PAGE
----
Rear Adm. Ronny Jackson, who had come under fire over allegations that he drank on the job and passed out pills without prescriptions, withdrew his name from consideration Thursday to head the Department of Veterans Affairs.
An early morning statement from the White House said that Jackson, the personal physician to President Donald Trump and head of the White House medical unit, was dropping out to avoid defending himself against "false allegations" at what had been expected to be a grueling and sensational Senate confirmation hearing.
The statement said that Jackson had been blindsided by the allegations from anonymous colleagues and "did not expect to have to dignify baseless and anonymous attacks on my character and integrity."
On Wednesday, the White House appeared to be settling in for a lengthy battle to save the nomination, even as new allegations emerged that Jackson had gotten drunk at a going away party for a Secret Service agent and then wrecked a government vehicle on his way home.
A two-page summary of the allegations against Jackson prepared by Democrats on the Senate Veterans Affairs Committee concluded that he often drank on the job, improperly handed out medications, and presided over a hostile work environment for the White House medical staff.
However, the main criticism of Jackson was that he lacked the managerial experience to handle the vast bureaucracy of the VA and deal with the political infighting that led to the firing of former VA Secretary Dr. David Shulkin.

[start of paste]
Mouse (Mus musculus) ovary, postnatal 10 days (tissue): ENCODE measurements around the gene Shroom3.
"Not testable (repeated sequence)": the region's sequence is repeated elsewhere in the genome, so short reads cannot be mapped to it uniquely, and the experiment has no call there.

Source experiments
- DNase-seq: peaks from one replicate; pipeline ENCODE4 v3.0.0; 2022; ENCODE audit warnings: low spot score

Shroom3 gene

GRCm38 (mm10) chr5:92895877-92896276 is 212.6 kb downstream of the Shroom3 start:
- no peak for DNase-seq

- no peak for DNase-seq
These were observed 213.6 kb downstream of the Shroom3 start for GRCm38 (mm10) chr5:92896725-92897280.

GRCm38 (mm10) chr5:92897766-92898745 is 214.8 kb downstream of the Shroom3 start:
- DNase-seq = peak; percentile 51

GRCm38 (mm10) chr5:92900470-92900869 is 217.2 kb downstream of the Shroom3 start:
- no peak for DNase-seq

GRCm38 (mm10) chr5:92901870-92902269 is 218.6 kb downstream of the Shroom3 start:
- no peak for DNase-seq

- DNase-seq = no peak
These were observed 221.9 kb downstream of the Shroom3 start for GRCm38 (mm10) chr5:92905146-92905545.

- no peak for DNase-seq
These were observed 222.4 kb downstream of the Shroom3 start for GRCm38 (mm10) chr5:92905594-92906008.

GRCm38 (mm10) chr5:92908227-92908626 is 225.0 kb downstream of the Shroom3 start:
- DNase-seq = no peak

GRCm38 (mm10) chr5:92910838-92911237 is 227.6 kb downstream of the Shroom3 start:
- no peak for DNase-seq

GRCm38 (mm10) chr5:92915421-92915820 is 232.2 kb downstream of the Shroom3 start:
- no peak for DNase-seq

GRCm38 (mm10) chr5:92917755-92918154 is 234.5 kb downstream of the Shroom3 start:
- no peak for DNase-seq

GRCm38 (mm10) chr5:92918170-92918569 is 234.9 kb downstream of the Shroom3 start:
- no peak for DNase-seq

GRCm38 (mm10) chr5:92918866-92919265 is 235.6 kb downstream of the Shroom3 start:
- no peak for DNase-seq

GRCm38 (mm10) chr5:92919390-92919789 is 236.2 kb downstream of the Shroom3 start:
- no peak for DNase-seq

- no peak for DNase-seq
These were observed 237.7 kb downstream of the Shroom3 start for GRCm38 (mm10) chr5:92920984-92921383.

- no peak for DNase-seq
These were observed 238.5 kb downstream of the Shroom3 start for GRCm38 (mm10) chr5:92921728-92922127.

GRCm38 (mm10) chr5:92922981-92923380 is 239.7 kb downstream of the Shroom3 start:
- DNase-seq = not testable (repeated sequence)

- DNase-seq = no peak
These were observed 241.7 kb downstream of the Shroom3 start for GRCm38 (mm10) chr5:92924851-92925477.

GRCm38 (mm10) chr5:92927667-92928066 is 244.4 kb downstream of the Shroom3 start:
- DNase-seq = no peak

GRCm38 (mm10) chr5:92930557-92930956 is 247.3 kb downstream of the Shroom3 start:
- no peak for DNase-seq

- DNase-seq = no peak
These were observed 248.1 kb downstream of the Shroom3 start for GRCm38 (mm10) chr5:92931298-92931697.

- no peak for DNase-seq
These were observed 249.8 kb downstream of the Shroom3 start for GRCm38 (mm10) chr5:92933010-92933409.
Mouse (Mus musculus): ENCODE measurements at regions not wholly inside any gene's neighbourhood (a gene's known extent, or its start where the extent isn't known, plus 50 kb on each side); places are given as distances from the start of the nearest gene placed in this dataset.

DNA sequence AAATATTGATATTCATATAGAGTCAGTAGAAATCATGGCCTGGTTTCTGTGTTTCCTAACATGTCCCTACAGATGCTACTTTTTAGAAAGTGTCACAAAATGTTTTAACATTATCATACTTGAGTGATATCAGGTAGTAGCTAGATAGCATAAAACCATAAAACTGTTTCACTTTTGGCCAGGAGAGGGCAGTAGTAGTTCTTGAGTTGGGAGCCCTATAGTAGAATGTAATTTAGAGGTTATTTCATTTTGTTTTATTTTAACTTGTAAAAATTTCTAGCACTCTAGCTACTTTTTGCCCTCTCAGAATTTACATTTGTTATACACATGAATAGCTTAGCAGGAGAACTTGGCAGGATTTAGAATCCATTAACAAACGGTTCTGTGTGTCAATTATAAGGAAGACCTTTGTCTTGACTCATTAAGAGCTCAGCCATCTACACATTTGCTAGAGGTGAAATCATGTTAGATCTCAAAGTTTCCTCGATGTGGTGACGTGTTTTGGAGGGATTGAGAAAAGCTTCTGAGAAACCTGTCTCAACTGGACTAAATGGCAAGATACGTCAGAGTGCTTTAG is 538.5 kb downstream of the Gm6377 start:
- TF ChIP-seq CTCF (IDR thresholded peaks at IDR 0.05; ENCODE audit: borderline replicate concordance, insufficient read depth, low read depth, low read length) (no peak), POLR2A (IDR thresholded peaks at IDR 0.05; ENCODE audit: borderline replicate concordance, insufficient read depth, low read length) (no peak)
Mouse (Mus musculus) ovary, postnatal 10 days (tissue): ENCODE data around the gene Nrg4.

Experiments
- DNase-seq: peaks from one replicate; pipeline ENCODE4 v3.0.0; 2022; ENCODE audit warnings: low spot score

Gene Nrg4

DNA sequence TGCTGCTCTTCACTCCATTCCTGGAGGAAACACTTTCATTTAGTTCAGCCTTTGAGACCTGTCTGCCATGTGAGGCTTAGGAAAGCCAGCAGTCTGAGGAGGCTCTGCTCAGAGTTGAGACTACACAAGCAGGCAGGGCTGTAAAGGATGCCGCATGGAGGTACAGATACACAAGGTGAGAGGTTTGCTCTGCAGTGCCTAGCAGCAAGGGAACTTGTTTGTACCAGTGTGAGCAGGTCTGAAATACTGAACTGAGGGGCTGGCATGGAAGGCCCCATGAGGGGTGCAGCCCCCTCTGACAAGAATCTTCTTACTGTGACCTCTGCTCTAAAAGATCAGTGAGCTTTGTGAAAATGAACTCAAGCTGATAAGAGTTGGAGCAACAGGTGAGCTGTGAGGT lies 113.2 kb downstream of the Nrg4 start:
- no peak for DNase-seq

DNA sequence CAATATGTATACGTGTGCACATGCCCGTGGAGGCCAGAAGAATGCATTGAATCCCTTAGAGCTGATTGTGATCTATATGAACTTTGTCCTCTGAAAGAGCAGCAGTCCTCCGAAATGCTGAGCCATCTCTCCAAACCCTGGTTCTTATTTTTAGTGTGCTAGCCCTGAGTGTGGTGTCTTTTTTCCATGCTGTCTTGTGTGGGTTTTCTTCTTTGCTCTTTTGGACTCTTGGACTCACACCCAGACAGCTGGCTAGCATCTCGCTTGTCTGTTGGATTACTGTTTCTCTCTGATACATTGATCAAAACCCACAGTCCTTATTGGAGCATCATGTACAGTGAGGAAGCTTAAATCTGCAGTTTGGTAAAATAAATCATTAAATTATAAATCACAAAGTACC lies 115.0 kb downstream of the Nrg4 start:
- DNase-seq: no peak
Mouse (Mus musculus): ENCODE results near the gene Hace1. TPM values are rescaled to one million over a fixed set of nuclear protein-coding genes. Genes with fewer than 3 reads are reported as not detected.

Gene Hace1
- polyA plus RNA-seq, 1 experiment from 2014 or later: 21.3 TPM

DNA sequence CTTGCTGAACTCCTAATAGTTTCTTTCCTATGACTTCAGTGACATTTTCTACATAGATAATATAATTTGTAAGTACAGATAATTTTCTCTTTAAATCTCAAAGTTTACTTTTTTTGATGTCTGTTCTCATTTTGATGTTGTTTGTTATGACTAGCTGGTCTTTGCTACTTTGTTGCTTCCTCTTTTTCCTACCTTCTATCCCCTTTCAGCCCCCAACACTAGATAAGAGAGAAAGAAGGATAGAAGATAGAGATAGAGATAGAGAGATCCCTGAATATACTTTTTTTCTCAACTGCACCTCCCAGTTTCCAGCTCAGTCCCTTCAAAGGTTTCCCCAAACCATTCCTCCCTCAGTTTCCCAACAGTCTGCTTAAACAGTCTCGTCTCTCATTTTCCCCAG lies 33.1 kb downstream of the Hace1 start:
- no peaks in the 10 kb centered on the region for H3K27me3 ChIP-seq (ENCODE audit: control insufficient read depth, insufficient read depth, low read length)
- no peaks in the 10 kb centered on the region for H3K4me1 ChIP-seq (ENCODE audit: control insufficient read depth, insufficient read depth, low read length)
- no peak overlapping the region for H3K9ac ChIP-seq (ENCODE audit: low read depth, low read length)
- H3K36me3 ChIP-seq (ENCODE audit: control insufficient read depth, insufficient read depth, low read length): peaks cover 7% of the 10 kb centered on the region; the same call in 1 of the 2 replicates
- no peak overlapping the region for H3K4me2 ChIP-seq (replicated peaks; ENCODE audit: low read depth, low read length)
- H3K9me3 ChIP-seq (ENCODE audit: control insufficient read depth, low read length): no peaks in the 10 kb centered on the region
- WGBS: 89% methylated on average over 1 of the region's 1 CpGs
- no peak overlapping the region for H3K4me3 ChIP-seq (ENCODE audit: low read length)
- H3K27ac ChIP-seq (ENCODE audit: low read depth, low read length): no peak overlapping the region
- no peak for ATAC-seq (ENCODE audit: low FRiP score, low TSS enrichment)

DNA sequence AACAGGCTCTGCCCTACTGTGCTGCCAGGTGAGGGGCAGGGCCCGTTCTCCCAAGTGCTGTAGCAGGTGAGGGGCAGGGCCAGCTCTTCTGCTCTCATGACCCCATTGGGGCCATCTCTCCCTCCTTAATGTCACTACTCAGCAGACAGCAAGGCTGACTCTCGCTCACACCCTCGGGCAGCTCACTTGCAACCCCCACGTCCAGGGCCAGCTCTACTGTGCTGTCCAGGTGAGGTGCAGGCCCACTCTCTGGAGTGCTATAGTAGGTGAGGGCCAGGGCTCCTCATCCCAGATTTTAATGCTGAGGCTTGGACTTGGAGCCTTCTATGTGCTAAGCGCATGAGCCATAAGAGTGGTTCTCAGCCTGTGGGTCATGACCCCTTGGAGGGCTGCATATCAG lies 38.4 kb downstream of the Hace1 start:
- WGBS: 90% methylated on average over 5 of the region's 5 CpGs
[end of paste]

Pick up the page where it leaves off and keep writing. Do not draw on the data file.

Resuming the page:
"While I will forever be grateful for the trust and confidence President Trump has placed in me by giving me this opportunity, I am regretfully withdrawing my nomination to be Secretary for the Department of Veterans Affairs," Jackson said in a statement.
"Unfortunately, because of how Washington works, these false allegations have become a distraction for this President and the important issue we must be addressing -- how we give the best care to our nation's heroes," he said.
Trump's selection of Jackson to head the government's second-largest department after the Pentagon came as a surprise after several other potential nominees reportedly turned down the job.
Trump was said to have been impressed by his personal connection with Jackson and Jackson's on-camera glowing report on Trump's condition after a physical.
The opposition to Jackson's nomination began with doubts about his experience and ability to take charge at the troubled VA and escalated with the allegations from former colleagues at the White House medical unit disseminated by Sen. Jon Tester, D-Montana, the ranking member on the Senate Veterans Affairs Committee.
On Wednesday, Rep. Tim Walz, D-Minnesota, the ranking member on the House Veterans Affairs Committee, called on Jackson to withdraw.
"Not only does Adm. Jackson lack the management experience necessary to successfully lead the 360,000-person, nearly $200 billion federal agency, it is apparent there are also serious questions about his character and job performance," Walz said.
On Wednesday night, Trump called in to Fox News to rip Tester and other critics of Jackson. "He would have done a great job," Trump said of Jackson. "Tremendous heart. These are all false accusations. They're trying to destroy a man. By the way, I did say, 'Welcome to Washington. Welcome to the swamp.' "
Trump said of Tester, who is up for re-election in the fall, "I think Jon Tester has a big price to pay in Montana."
-- Richard Sisk can be reached at Richard.Sisk@Military.com.